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Tips on How to Avoid Smoking Relapse (And What to Do If It Happens)

cigarette laying on a table

cigarette laying on a table

Congratulations, you've quit smoking! I'm not writing this article to lecture you or explain how bad it is for your health (not to mention the people and pets you live with). Everyone knows by now what smoking does and how it affects everyone's health. I am only writing this to make you stop and think before you pick up another cigarette and to share with you how I am coping in hopes that it will help someone else from relapsing.

Don't Light That Cigarette

So you've quit smoking but that urge is still there. You think to yourself, just a few drags won't hurt me, after all, it's been three days, three weeks, three months or maybe even three years. I can handle it.

Stop right there. Think about why you quit. Think about how darn proud you are of yourself for quitting this addiction. Think of how strong you are for being able to finally give up the habit. All it takes is one drag, and you'll be lured back into that smoky pit of no return.

Do not...I not give in to that nagging urge to light up. You may think you can handle just a few drags but trust me, you will regret it. I know, I've been there. I had quit for an entire year and one day felt that I really, really needed a smoke. I gave in, lit up and three years later I quit again. Even though it's only been two months, I know if I ever have that one drag, I'll be back at it, smoking a pack a day.

Make a List of Why You Quit Smoking

If you've already made a list of why you wanted to quit smoking, take it out and have a look. If you didn't make one, grab a piece of paper and list all the reasons why you quit. Your reasons may be different than mine, but I'll share my list with you. Chances are our reasons are very similar, if not the same. Add a second column to the list and write out how quitting has made a difference in your life.

Write or type up a list and keep it close by.

Reasons to Quit SmokingThree Weeks After Giving Up Cigarettes

I am tired of coughing and hacking all the time.

The coughing has stopped.

I cannot walk up the street without getting out of breath.

I can walk farther without getting out of breath.

I cannot laugh without hacking.

I can laugh again and not cough.

The cost of cigarettes is getting ridiculous.

Smoking cost 84.00/week and increasing all the time Nicorette gum 40.00.

Every time I go somewhere I have to excuse myself to go outside to have a smoke.

Being around non-smokers has become a treat.

Tired of having to run to the store everytime I run out of smokes

So many less trips to the convenience stores.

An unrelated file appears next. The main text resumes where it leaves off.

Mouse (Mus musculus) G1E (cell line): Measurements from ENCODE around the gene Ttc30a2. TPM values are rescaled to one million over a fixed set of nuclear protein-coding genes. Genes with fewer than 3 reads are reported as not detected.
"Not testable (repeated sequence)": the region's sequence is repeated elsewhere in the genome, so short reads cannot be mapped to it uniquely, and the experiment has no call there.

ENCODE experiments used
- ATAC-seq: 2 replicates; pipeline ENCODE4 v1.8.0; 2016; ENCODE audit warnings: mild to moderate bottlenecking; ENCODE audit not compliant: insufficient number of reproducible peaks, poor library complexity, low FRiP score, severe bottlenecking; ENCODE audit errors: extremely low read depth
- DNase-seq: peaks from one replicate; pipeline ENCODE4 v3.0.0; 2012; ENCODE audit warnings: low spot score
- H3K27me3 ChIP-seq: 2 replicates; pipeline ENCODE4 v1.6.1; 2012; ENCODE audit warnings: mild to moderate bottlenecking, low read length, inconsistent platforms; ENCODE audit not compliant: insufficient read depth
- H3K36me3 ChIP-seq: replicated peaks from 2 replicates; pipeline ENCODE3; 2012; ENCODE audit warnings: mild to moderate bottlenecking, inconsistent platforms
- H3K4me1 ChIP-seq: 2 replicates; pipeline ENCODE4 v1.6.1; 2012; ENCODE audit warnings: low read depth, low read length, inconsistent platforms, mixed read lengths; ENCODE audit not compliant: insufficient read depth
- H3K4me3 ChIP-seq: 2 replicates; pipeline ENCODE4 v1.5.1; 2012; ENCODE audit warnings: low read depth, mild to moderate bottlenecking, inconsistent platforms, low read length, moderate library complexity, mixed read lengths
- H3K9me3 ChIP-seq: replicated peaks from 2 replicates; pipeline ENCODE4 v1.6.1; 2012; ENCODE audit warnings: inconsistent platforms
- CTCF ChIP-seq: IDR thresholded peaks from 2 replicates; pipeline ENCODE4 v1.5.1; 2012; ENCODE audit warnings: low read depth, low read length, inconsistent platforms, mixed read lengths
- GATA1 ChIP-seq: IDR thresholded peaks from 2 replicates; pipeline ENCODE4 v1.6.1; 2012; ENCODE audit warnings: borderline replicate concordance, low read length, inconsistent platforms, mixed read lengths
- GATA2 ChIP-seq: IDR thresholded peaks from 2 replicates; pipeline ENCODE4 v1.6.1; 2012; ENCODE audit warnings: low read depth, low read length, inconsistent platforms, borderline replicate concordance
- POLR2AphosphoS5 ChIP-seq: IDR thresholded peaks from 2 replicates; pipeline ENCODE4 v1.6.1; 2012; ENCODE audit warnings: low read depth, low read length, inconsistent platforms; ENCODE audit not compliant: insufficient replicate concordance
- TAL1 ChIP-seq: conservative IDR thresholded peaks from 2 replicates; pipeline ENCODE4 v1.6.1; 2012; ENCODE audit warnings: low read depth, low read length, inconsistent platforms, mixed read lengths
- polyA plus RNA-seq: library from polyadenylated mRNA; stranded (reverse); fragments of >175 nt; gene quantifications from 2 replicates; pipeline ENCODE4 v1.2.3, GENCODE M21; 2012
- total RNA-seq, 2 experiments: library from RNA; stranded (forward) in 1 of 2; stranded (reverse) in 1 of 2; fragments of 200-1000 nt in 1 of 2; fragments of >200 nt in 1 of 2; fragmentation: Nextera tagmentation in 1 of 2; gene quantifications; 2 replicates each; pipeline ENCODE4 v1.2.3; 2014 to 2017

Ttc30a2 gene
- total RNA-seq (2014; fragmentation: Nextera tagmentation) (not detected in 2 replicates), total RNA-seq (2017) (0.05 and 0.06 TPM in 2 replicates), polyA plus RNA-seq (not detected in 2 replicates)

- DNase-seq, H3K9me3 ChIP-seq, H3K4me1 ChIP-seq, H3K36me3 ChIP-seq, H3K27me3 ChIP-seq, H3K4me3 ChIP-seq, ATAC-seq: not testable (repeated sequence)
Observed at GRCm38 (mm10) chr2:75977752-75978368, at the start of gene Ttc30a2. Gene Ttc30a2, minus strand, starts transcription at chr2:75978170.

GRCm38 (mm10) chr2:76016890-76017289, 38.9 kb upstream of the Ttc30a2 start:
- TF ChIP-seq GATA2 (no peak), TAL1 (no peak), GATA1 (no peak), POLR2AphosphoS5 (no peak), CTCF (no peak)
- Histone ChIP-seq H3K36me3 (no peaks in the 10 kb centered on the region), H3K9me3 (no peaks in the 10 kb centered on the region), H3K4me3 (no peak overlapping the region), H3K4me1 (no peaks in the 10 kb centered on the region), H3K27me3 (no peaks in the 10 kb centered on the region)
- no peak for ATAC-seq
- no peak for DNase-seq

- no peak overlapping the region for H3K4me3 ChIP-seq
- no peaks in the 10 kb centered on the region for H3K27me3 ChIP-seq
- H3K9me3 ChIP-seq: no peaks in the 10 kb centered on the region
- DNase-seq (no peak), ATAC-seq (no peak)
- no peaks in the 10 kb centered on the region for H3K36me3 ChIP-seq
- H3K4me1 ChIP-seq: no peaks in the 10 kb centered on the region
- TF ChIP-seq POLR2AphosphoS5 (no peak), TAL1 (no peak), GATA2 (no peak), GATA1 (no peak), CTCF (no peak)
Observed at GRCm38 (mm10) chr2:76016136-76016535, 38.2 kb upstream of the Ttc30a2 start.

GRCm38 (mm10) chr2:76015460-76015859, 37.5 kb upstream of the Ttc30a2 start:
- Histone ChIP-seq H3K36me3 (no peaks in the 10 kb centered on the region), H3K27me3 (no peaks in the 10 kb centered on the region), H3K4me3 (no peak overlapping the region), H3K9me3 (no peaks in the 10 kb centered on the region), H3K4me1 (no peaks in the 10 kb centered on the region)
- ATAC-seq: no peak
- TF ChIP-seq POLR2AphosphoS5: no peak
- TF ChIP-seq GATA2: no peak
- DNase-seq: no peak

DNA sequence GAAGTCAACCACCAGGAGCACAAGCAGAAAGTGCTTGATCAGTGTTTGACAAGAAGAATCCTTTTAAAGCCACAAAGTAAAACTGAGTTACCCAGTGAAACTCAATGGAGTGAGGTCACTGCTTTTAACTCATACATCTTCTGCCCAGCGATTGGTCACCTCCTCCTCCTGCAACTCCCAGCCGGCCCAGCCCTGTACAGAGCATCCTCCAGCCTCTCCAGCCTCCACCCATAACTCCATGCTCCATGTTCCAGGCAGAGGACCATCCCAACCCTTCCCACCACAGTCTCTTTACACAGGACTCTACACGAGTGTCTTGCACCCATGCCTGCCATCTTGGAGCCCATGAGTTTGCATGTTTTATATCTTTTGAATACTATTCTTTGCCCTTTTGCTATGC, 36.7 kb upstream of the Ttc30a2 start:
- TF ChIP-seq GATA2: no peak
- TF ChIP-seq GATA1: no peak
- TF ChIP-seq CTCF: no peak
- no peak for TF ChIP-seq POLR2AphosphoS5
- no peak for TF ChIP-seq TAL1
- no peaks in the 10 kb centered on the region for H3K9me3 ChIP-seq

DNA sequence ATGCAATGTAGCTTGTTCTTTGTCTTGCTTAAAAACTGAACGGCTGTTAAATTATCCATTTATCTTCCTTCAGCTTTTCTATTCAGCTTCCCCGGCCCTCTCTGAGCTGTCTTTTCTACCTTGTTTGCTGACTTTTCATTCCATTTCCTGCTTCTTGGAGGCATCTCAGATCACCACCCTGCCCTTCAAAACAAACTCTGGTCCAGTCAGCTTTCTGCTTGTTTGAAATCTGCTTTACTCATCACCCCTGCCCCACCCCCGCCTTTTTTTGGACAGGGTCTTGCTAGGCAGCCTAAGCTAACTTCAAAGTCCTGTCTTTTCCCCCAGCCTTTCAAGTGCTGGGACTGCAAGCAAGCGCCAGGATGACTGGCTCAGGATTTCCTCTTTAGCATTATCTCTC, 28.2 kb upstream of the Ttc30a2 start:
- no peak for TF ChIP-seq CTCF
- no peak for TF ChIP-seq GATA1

Cannot make it through a movie at the Cineplex without having a nicotine fit.

I can now sit and enjoy an entire movie and no need to leave the theatre half way through for a smoke break.

I want the house, my hair and my clothing to smell better.

Mission accomplished.

Scatter these handy little no smoking signs all over your house. Or maybe a big one on your front door.

Scatter these handy little no smoking signs all over your house. Or maybe a big one on your front door.

How to Reduce the Risk of Relapsing

The following is a list of tips that work for me and hopefully will help you too.

  1. Make sure that you don't have any dirty ashtrays kicking around the house. Get rid of them.
  2. Make it a rule that there will be no smoking in your home by anyone, and stick to your guns.
  3. My husband and I quit at the same time, which can be very helpful. If one of us is having a hard day and an urge to smoke, we call the other person and in turn talk them out of lighting up. Teaming up with a friend that has just quit can work the same way.
  4. I used to drink coffee all day long and light a cigarette to go along with the coffee. Rather than drink coffee now, I've switched to green tea, and for some reason, the tea does not make me think of cigarettes.
  5. Go to places that are smoke-free such as libraries and restaurants, visit a sick friend in the hospital, or go to a movie theatre. Just about every public place where I live is smoke-free, which helps immensely.
  6. If drinking alcohol makes you want to smoke, avoid drinking.
  7. Tell people that you've quit smoking. You'll find you have a huge support system.

What to Do When You're About to Smoke Again

  • Get up and go for a walk. It's a good way to get in more exercise too.
  • Walk into the kitchen and grab a small snack. Make it healthy, though, as weight gain tends to happen when you quit smoking.
  • Chew gum, suck on sugarless candy, or eat celery sticks.
  • Grab a bottle of water.
  • Avoid people that smoke until you feel you can be around smokers and not have it bother you.
  • Clean the house.
  • Go cut the lawn or tend to your garden, if you have one.
  • Do things that normally, when you smoked, you couldn't smoke while doing them.

What If I Relapse?

  • Set a quit date.
  • Rewrite or make a new list.
  • Decide if you want to quit cold turkey or if you are going to try a quit-smoking aid.
  • Never give up trying to quit.

My dad smoked three packs a day. He started smoking when he was 20 and smoked until he retired. He had tried several times during his life to quit. Then one day he said, "I can't afford this anymore". He finally quit for good.

I've smoked most of my adult life, and this is the second time that I've been serious about quitting. I am determined to never smoke again.

Treatments to Help You Along the Way